After about two and a half months of being miserable, I visited a friend one weekend at Indiana University of Pennsylvania, which is about 70 miles from Grove City. We went to Graystone Presbyterian Church (which is now EPC) for worship. The pastor began his sermon by saying, “I have never done this before, and I can’t believe I am doing this today, but I believe God spoke to me this morning and told me that someone would be here today, they would come from some distance, and they have been running away from God’s call in their life. They are unhappy, miserable, and will find no peace until they submit to God’s call. Whoever you are, this sermon is for you.”

After worship, I went up to the pastor to see if anyone had approached him to own up as the person he mentioned at the beginning of his message. When he said nobody had, I looked around the sanctuary and my friend and I were the only people left. I knew it was me. I told him that I was that person. He put his hands on my shoulder and said, “Young man, I don’t know who you are, but God has something very special in store for your life.” I went back to Grove City and on Monday morning changed my major to History/Religion (which is now called Biblical Studies) and began the long road of preparation for full-time pastoral ministry.

I have since come to refer to this as the “Dear Dean, … Love, God” sermon.

EPConnection: So how do you define “ministry”?

DeanWeaverZoom2Dean: In the pursuit of Jesus, ministry happens. Ministry is what happens when a disciple of Jesus follows the Savior in every aspect and area of his or her life.

EPConnection: How do you define “leadership”?

Dean: Considering the needs of others more important than your own. Leadership is helping other people and organizations faithfully follow the Savior by using the gifts God has bestowed upon them with a full reliance of the Holy Spirt who dwells within them.

EPConnection: What Christian leaders/pastors do you read, listen to, or follow?

Dean: I read and follow all things Tim Keller (I am reading Uncommon Ground at the moment) and pay close attention to things that come out of The Gospel Coalition. I am also working through Jemar Tisby’s The Color of Compromise and appreciate anything from Max DePree or John Kotter when it comes to leadership. I also love the podcast “This Cultural Moment” with Mark Sayers and John Mark Comer.

EPConnection: Who is your favorite theologian?

DeanWeaverZoom3Dean: It might sound obvious, but Calvin is my favorite theologian from church history. Right now, I am reading and working to understand the differences between Abraham Kuyper and Herman Bavinck. I am currently reading Bavinck’s The Sacrifice of Praise.

EPConnection: When did you realize the EPC was the best fit for you and your church?

Dean: I worked for renewal in the PC(USA) for years at every level of the denomination, which ultimately led me to help found and lead the New Wineskins Association of Churches (NWAC). I helped lead 180 congregations of the NWAC into the EPC, starting with my own congregation—Memorial Park—in 2006 through 2008. It was at my first EPC General Assembly that I realized that I was “home.” The sweet and generous spirit of biblical hospitality and family that characterized the EPC was what we had longed to be a part of for years.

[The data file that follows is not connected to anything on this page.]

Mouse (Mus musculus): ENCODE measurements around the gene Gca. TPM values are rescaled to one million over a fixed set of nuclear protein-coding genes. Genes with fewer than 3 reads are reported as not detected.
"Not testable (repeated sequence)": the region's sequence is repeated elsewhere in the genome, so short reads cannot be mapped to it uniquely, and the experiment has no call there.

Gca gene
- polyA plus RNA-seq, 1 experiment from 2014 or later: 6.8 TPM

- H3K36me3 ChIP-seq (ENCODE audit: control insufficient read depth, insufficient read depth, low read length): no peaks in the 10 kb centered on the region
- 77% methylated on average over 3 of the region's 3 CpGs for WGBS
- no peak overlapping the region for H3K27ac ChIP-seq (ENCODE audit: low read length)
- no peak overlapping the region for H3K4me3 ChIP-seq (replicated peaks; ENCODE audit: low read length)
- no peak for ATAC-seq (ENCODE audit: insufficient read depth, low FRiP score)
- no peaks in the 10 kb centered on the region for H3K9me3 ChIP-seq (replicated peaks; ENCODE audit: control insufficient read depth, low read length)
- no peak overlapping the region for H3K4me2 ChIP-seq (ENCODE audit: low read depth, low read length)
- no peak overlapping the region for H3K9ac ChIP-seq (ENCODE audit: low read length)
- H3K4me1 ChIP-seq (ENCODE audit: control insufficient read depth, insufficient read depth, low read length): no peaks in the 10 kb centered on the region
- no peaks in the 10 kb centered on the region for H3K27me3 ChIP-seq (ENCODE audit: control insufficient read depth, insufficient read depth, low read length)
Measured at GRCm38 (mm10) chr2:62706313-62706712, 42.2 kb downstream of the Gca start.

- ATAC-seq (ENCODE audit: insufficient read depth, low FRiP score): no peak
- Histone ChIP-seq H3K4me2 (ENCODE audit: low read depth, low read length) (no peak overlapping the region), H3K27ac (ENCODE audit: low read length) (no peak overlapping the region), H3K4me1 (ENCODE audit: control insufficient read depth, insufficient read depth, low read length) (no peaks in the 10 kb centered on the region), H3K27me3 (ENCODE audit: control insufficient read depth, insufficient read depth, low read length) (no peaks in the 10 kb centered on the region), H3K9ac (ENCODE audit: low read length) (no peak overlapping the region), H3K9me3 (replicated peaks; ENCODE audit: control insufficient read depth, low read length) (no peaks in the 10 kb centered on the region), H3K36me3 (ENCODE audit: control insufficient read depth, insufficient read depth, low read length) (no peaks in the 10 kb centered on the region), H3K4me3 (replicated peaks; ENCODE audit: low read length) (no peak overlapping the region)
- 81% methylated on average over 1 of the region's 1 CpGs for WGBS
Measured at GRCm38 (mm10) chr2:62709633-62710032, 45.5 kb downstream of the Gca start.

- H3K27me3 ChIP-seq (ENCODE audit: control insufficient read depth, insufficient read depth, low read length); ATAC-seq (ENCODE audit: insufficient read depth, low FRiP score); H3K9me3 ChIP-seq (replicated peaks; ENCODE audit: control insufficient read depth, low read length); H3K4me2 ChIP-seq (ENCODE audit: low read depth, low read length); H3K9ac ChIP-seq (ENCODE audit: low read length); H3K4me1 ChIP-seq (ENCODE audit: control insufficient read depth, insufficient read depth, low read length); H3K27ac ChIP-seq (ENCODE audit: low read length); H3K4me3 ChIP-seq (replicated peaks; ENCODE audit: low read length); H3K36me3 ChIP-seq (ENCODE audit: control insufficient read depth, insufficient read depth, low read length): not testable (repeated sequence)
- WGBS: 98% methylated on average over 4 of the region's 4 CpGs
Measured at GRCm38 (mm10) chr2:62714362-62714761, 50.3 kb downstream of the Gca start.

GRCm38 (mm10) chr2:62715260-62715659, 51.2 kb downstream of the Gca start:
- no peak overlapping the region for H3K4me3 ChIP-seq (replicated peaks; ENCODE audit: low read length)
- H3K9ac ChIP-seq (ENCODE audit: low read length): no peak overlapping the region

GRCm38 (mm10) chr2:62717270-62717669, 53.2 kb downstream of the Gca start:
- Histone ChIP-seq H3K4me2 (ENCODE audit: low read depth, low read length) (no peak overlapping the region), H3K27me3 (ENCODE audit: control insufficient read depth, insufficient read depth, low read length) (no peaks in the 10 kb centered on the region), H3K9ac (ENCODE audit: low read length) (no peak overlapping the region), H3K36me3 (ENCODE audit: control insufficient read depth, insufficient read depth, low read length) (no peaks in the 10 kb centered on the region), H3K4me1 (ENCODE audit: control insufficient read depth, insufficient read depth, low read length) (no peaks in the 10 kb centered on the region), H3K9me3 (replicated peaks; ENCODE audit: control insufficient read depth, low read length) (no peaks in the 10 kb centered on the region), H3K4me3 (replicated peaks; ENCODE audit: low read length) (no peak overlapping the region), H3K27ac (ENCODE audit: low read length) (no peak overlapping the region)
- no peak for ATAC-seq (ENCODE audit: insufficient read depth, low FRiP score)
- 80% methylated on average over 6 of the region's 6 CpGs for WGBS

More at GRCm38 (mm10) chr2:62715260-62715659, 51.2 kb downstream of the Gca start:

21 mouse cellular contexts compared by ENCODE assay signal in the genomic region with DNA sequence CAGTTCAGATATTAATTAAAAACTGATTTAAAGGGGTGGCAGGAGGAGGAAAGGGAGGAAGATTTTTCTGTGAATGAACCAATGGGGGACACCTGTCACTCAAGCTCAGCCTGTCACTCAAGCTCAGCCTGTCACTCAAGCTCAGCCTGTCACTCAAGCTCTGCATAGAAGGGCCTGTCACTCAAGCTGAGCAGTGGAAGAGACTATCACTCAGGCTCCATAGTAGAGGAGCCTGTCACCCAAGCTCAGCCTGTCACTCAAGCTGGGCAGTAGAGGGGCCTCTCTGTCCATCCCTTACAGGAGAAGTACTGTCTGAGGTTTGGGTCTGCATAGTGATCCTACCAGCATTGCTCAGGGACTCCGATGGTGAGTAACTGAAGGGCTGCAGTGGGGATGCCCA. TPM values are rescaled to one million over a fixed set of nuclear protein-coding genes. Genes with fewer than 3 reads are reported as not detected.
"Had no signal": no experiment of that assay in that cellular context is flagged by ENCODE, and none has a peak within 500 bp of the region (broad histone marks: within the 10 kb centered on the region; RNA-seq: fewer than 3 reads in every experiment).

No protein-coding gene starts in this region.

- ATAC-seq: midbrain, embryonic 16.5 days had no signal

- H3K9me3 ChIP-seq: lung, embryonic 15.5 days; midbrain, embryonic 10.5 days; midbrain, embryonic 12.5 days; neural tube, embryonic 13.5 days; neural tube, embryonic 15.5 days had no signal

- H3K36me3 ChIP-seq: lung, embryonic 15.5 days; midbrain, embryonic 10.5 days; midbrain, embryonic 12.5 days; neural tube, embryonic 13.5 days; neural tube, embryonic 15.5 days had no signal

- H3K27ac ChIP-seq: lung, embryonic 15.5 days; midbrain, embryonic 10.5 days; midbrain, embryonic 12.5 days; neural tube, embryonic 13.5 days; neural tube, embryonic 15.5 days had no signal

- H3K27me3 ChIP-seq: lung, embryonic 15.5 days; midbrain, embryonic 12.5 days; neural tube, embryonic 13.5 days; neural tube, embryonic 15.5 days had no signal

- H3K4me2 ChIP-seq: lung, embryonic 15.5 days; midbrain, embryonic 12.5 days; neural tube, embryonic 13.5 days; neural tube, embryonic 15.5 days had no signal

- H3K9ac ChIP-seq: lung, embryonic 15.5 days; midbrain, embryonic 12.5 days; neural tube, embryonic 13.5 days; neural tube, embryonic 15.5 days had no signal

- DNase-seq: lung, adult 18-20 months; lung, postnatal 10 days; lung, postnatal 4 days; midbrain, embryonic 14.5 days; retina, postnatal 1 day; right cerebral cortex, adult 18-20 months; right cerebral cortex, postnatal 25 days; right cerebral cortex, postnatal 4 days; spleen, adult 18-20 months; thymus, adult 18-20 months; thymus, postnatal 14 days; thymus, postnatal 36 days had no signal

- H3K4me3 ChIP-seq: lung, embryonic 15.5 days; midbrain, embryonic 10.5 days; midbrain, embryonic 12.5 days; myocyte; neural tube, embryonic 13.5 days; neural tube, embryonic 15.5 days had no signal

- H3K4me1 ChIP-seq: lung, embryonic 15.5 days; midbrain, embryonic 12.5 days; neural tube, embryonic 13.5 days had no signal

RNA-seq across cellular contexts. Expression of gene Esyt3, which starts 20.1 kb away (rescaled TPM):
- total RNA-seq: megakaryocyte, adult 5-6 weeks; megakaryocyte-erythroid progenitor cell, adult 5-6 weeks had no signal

EPConnection: How would you describe your God-given “hard wiring” and how it contributes to your strengths and weaknesses?

Dean: I am “hard-wired” to do the right thing. I can see what is needed or required to lead in all types of circumstances and will bring all my gifts, energy, and abilities to the situation with all my heart, soul, mind, and strength. As a visionary leader, I can help others pursue the future God is calling us to, but I can also be impatient about getting there.

EPConnection: How would you describe your personal devotional time?

DeanWeaverZoom4Dean: My conversation with the Lord is woven throughout the day. Typically, most days involve time in the Psalms, reading the chapter of Proverbs for that day of the month and spending the majority of my “devotional time” reflecting and praying over the preaching text for that week. Most days I also read Oswald Chambers’ My Utmost for His Highest and sometimes John Baillie’s A Dairy of Private Prayer.

EPConnection: How do you balance the needs of your family (and yourself) in your ministry?

Dean: My kids range in age from 31 to 21 (I have seven kids and three grandkids). Three of our adult children are still living at home, and there is balance of time spent together with them and our other adult kids living nearby on a regular rhythm—especially gathering for family birthdays, holidays, and Steelers games! Beth and I spend good time together, both at home and with family and traveling. I don’t really think of it as a matter of “balance” but whole-life and healthy integration. We work, rest, and play. The key for us over the years, in terms of being healthy, is faithful practice of the Sabbath weekly and taking our vacation and study leave—and living into our love language of “quality time.”